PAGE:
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City invests millions to combat overdose deaths

Mayor Bill de Blasio says a variety of resources and tools will be used to combat the epidemic of fatal opioid overdoses in New York City.
Photo by Sue Ogrocki / AP
By Patrick Donachie

The city will fund a new effort to vastly reduce the spiking numbers of fatal drug overdoses in the city, Mayor Bill de Blasio said on Monday.

“HealingNYC” will endeavor to reduce opioid overdose deaths by 35 percent within the next five years, according to information from the city. The response includes a variety of mental and medical health treatments, including a massive uptick in availability of naloxone kits, which can reverse the effects of potentially fatal overdoses.

“The opioid epidemic is a growing crisis that affects not only users, but also their loved ones,” de Blasio said about the new program. “If we’re going to start winning the battle against opioids, we need to start talking honestly about what works and invest in the strategic measures that will stop abuse, break addiction and save lives.”

In 2016, about 1,300 New Yorkers died from a drug overdose, according to the mayor’s office, which is the highest number on record. About 1,075 of those deaths involved opioid abuse. The number of fatal opioid-involved fatal overdoses skyrocketed by more than 300 between 2015 and 2016, which city officials attributed to the increased availability of fentanyl, a synthetic opioid that is 50 to 100 times stronger than morphine.

Fentanyl was only involved in about 5 percent of overdose deaths in the city prior to 2015, but in 2016, almost 90 percent of fatal opioid overdoses involved fentanyl or heroin, while 18 percent of those fatal opioid-related deaths involved the abuse of prescription painkillers.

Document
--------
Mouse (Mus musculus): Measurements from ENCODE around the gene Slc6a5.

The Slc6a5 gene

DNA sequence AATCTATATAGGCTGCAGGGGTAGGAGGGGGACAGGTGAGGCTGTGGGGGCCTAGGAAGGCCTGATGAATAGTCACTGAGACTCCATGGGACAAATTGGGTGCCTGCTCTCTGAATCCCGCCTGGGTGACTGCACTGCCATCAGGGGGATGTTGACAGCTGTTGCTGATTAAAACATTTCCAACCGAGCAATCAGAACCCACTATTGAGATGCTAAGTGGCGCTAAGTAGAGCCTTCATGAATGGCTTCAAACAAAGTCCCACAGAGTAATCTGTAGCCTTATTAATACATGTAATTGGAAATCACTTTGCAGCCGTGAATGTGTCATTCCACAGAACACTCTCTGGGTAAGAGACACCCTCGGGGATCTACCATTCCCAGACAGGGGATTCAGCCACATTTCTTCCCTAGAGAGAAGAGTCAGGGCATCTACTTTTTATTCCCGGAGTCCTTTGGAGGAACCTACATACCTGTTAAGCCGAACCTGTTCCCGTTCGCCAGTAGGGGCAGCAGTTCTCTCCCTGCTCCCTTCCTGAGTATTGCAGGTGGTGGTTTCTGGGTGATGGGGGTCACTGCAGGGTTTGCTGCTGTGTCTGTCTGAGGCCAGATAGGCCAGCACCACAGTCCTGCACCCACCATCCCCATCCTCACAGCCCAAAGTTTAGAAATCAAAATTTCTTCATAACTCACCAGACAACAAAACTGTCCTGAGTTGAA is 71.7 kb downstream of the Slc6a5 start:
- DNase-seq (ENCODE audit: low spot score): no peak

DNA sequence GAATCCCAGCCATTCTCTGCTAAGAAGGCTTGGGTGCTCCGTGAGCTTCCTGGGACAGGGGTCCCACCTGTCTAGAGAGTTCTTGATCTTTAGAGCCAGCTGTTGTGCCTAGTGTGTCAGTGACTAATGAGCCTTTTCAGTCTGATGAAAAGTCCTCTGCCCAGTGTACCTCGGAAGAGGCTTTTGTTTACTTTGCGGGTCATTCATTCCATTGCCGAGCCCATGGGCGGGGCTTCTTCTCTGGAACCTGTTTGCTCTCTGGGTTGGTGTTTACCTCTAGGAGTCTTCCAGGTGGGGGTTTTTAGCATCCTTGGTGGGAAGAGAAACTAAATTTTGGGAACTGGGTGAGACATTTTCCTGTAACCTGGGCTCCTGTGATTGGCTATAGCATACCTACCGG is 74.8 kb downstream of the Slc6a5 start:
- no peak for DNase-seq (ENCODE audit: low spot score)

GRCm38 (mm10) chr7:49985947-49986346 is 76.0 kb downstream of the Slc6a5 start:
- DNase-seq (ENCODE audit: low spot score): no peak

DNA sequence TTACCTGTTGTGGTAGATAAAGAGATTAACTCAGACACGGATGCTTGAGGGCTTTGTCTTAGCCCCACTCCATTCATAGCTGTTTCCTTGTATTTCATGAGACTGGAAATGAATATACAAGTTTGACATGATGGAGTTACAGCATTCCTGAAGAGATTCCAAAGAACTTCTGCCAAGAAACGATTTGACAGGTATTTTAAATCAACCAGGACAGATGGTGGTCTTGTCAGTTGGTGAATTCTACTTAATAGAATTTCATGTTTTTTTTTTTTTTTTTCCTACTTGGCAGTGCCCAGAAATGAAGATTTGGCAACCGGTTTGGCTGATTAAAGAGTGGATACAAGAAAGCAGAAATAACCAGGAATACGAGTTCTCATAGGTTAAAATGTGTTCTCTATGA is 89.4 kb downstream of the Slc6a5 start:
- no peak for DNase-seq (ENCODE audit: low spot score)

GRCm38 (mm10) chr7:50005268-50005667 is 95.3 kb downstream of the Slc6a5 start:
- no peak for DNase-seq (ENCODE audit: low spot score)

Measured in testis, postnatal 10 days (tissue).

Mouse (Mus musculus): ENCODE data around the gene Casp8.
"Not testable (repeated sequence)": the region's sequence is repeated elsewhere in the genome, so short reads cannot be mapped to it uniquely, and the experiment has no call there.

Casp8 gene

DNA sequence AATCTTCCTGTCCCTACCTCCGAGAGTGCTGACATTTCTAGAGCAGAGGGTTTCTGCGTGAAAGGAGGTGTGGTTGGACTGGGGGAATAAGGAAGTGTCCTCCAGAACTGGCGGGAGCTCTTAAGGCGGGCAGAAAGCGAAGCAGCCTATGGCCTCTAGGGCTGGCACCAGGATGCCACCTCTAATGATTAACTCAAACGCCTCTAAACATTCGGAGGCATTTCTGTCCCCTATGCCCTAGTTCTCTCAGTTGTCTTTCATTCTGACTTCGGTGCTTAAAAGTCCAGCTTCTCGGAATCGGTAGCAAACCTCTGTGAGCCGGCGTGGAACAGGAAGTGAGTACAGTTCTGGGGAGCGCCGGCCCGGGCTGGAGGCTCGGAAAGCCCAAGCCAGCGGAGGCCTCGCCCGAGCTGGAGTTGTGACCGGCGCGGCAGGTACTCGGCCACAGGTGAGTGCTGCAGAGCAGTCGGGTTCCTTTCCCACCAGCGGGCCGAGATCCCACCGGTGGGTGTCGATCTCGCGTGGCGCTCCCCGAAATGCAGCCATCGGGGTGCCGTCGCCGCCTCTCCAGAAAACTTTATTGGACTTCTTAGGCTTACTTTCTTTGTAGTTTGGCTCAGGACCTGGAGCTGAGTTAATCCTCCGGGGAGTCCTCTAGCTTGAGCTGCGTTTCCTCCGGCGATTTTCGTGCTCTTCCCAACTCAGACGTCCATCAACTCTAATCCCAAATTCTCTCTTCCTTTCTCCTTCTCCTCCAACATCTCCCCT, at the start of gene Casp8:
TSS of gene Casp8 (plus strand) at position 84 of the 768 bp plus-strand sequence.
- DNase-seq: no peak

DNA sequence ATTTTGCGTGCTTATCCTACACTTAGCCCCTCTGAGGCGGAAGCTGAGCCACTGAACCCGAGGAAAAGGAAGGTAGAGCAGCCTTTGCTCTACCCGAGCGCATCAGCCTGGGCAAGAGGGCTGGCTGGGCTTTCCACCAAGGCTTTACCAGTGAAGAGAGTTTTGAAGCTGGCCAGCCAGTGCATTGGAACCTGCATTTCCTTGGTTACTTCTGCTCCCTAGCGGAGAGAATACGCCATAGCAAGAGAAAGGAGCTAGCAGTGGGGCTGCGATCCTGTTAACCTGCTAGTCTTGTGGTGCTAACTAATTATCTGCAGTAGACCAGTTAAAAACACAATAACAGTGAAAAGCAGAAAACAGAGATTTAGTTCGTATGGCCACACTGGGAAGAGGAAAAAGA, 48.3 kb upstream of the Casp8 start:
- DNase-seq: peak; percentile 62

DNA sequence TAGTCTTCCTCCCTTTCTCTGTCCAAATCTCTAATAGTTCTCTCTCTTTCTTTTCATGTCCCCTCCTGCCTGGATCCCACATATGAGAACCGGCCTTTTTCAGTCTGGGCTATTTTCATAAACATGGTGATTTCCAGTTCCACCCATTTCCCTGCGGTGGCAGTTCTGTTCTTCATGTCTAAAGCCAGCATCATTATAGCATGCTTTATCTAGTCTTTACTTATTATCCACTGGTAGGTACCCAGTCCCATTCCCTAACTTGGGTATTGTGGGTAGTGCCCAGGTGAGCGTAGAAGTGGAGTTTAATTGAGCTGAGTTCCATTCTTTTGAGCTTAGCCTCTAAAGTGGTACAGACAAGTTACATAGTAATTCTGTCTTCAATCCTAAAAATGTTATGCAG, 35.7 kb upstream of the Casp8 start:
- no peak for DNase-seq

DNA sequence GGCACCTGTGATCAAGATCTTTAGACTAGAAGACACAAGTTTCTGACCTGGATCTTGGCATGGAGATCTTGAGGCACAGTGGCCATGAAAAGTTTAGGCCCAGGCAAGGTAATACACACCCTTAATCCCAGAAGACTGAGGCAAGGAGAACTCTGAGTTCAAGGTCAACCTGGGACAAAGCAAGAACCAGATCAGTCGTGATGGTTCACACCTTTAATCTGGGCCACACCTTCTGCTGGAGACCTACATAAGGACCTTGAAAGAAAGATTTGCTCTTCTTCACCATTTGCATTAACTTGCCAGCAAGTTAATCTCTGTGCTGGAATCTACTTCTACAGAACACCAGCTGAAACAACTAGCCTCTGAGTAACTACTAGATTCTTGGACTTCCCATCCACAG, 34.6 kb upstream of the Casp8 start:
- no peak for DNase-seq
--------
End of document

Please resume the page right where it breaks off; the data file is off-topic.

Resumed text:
The city found the number of deadly opioid overdoses was more than the combined total of deaths from car accidents and homicides.

“The fight to end the opioid epidemic in New York City has been a priority for this administration, but the growing presence of the drug fentanyl poses a new challenge that deserves an appropriate response and expanded resources,” Health Commissioner Mary T. Bassett said.

De Blasio unveiled “Healing NYC” as the means of combatting the epidemic, which the mayor’s office estimated would cost approximately $38 million annually when the program is fully underway. The 100,000 naloxone kits will be distributed among city Department of Health sites, NYPD officers and city shelters along with a quintupling of the supply at Rikers Island Visitor Center.

The mayor’s office said the city would also begin incorporating medication-assisted treatment in New York City emergency departments, as well as more attention and resources for treatment centers. The goal is to offer access to treatment for 20,000 more people by 2022. Additionally, the NYPD will expand Staten Island’s Overdose Response Initiative to other boroughs in the city. The program began as a collaboration with the Staten Island district attorney’s office, allowing the NYPD to quickly target dealers supplying the drugs responsible for fatal overdoses.

“The department will assign 84 new detectives to investigate overdoses and to make long-term drug trafficking cases against the dealers that are selling drugs that cause overdoses in our communities,” NYPD Commissioner James O’Neill said. “New investigative resources, as we equip all officers on patrol with naloxone, will help us save lives and fight the thousands of opioid overdoses this city sees every year.”

Reach reporter Patrick Donachie by e-mail at pdonachie@cnglocal.com or by phone at (718) 260–4573.

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